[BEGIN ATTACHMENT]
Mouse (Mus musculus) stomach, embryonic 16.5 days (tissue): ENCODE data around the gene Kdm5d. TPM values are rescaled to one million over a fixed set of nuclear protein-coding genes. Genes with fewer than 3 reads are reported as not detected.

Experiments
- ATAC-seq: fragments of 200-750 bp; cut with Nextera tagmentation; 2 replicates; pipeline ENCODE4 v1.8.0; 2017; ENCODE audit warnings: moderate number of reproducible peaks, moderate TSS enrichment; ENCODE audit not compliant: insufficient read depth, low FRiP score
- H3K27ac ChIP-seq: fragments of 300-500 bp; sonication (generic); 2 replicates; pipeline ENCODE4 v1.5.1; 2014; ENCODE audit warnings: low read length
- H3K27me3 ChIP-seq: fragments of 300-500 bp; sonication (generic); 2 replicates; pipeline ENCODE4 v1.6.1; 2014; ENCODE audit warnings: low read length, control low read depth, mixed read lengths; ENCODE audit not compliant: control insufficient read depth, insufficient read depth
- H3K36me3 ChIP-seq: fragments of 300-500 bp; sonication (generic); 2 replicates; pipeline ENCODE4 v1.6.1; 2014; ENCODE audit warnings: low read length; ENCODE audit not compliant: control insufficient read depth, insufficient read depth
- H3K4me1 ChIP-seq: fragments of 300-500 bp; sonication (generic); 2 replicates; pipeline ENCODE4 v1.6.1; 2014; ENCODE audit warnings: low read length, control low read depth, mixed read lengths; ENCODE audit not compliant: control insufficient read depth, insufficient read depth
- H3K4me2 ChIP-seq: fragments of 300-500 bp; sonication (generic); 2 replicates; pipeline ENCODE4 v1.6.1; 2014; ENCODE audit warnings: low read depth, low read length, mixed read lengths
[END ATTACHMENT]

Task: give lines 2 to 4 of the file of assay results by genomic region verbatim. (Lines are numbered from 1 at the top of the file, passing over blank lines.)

Experiments
- ATAC-seq: fragments of 200-750 bp; cut with Nextera tagmentation; 2 replicates; pipeline ENCODE4 v1.8.0; 2017; ENCODE audit warnings: moderate number of reproducible peaks, moderate TSS enrichment; ENCODE audit not compliant: insufficient read depth, low FRiP score
- H3K27ac ChIP-seq: fragments of 300-500 bp; sonication (generic); 2 replicates; pipeline ENCODE4 v1.5.1; 2014; ENCODE audit warnings: low read length